As long as I can remember, there has been a debate in direct mail circles about whether “short” copy or “long” copy is more effective in getting your message across—and in getting potential clients to respond. There’s plenty of evidence on both sides that both short and long copy can be effective. But it’s not always a matter of length when it comes to good copy. It’s more a matter of choosing your words wisely.
When a friend of mine went to work for a magazine some years ago, his editor came to him with an assignment. “I want you to write a piece that’s exactly 60 words long,” said the editor. “Not 59. Not 61. 60!” Then the editor went on to explain that nobody else would ever know about this restriction. The whole idea had nothing to do with word count. The goal was to distill the content down to the absolute essentials. It was about concentrating on what was really important.
Some businesses talk about their “elevator pitch.” The idea is that employees (especially marketing and sales people) should be able to clearly communicate the company’s value proposition in the time it takes to ride from the lobby to the top floor of a building in an elevator. I’ve never really liked that example, because if you’re in a really tall building, you can talk for a long time.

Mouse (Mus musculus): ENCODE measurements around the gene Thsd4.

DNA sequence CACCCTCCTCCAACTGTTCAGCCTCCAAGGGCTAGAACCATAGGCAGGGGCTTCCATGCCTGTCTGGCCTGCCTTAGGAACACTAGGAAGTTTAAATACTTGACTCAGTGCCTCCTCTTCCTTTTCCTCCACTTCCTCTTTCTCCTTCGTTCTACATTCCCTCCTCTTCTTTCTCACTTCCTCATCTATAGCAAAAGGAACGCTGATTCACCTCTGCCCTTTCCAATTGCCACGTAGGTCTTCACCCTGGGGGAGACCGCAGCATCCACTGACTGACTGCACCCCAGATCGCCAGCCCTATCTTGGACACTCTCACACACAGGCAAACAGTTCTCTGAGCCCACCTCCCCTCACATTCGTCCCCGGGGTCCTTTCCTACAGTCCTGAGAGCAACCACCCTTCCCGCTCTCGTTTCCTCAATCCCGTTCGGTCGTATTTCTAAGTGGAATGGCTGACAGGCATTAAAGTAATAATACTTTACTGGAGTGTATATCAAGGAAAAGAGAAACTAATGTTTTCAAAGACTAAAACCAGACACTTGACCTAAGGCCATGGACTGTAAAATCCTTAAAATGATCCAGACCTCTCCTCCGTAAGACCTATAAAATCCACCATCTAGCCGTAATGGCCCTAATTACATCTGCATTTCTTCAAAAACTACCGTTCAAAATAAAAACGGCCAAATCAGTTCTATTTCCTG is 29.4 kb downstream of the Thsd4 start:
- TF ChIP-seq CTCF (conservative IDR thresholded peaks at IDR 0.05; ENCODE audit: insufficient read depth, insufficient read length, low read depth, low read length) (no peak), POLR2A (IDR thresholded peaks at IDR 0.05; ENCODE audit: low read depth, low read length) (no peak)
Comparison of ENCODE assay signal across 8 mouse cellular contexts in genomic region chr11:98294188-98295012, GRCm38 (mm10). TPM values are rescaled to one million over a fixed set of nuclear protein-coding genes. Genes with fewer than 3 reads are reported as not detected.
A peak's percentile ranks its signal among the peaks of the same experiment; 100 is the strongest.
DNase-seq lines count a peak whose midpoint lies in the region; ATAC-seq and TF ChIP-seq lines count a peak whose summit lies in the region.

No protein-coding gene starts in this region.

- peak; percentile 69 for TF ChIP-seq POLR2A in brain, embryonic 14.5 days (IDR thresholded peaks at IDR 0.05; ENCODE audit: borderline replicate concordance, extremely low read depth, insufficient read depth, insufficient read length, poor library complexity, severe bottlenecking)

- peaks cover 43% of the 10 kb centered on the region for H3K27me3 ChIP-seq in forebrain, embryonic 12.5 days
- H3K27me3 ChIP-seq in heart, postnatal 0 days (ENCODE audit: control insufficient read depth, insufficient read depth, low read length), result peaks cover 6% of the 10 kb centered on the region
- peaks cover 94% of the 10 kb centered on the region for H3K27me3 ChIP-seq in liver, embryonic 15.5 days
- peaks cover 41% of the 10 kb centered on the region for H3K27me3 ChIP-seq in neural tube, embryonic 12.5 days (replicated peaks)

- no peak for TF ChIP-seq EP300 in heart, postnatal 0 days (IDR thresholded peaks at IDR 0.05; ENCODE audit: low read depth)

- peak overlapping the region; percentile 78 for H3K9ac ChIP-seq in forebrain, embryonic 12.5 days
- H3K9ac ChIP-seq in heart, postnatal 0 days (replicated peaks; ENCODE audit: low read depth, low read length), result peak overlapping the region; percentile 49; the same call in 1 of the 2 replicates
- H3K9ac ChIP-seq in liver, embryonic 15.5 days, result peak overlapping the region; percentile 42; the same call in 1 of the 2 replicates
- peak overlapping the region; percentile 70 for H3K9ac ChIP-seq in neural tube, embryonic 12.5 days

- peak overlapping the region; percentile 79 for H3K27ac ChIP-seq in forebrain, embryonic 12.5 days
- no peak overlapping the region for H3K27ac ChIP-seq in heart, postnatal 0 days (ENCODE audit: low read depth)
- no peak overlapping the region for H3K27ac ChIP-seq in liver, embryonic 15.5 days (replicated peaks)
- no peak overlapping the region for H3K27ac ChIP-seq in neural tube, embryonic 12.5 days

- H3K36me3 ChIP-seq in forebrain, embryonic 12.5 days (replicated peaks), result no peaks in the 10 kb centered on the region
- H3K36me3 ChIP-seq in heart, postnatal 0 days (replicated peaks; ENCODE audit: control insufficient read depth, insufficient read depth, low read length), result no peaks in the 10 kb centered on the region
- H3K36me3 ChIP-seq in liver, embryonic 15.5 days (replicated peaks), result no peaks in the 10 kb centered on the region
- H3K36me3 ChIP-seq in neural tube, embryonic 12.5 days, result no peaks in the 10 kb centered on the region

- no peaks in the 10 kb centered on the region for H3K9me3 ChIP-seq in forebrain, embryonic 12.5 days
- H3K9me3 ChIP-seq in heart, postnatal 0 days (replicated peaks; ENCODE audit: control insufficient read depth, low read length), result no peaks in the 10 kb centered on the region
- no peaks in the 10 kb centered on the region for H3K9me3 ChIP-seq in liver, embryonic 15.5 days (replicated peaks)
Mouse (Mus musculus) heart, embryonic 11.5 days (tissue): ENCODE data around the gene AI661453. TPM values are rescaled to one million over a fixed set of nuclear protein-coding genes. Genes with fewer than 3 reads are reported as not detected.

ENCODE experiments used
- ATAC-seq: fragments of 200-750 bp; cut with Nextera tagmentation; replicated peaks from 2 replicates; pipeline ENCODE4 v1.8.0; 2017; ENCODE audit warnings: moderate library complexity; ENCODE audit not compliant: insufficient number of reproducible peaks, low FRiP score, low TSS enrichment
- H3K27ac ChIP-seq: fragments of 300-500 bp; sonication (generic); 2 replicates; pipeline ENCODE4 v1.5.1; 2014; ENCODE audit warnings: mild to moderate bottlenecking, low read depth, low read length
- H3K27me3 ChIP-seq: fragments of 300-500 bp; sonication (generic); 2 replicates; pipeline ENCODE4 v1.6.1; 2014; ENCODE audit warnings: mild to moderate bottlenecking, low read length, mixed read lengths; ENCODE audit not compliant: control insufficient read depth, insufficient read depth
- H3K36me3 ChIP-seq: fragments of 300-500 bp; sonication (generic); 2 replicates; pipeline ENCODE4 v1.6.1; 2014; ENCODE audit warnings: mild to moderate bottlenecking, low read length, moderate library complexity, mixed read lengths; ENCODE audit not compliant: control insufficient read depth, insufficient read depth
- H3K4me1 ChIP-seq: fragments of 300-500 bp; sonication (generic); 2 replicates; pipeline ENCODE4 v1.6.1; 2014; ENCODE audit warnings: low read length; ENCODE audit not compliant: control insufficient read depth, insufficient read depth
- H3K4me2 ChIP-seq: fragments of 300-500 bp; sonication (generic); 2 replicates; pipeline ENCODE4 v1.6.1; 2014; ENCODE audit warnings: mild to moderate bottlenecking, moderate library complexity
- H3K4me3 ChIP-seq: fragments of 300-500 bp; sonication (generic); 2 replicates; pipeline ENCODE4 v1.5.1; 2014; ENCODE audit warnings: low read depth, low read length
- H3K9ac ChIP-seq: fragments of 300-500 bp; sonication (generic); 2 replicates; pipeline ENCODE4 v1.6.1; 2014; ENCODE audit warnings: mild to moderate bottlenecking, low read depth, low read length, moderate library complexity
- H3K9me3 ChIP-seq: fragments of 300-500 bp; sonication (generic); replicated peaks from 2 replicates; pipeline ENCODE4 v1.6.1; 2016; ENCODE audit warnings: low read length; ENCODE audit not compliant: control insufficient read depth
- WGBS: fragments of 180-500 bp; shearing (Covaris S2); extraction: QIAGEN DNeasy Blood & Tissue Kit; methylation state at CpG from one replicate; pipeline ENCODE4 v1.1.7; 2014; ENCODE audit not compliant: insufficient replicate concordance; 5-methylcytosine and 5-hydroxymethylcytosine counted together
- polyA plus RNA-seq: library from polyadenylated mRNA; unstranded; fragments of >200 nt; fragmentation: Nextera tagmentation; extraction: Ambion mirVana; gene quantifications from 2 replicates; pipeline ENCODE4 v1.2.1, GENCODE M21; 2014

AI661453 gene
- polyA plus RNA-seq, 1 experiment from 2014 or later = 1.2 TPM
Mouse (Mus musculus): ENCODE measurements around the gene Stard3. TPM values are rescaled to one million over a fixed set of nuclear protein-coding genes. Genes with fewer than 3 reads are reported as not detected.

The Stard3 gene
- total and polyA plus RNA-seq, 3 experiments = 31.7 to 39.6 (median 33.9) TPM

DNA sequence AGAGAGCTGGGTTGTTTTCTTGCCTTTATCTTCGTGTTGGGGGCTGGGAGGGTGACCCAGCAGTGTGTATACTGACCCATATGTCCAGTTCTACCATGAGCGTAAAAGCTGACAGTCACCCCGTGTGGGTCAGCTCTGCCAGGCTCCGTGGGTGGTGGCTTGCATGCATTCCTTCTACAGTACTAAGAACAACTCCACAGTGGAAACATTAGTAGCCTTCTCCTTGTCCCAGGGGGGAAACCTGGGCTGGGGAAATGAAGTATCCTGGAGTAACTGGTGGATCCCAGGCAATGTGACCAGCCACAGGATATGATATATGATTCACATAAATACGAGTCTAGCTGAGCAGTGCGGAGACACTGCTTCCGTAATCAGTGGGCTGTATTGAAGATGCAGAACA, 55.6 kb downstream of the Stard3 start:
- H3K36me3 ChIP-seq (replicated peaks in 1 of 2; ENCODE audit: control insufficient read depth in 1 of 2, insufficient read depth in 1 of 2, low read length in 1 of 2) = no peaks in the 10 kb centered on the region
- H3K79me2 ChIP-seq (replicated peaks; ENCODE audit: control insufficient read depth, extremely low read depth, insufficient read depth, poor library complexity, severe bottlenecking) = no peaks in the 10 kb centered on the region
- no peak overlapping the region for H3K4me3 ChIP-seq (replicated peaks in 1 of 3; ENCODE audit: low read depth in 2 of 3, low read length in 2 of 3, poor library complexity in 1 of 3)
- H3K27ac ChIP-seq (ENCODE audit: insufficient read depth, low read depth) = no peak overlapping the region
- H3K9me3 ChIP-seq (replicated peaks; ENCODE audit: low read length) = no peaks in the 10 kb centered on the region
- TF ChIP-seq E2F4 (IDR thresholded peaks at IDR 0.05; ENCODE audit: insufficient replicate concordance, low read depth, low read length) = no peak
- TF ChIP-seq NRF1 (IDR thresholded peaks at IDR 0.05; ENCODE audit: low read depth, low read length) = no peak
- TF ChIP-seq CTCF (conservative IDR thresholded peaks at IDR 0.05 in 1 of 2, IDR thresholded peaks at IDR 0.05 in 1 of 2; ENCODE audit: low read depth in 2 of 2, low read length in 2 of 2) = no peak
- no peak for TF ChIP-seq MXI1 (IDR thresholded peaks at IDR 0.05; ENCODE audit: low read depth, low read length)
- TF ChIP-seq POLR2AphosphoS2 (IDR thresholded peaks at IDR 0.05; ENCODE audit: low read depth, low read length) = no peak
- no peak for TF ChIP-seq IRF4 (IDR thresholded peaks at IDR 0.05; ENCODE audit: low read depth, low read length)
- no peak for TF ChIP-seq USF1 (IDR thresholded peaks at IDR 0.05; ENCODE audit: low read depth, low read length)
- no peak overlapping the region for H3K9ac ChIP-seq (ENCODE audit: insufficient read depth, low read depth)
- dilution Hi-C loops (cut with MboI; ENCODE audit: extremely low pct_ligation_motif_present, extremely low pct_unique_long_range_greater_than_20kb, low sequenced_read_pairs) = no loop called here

Perhaps a better illustration is the burning match. You light a match and then you have to explain your main value proposition before the flame burns your fingers. That’s about how much attention people will give you today. If you can’t get the essentials out in that time, you probably don’t have a good grip on what your company has to offer.
Take a look at the messaging in your direct marketing efforts. Is it clear what you have to offer? Do readers know how to respond? Or are your fingers burning?
Your job (and your copy’s job) is not to convince people how wonderful your company or your product or service is. Your job is to convince people that you understand their situation and that you have a solution that can help them solve a problem. You don’t have a lot of time to do that so you need to be sure that you choose your words wisely.
You can come back with illustrations and stories and examples. Those are all good things. But you need to be sure that your main message is clear, pertinent, and valuable to those who hear it.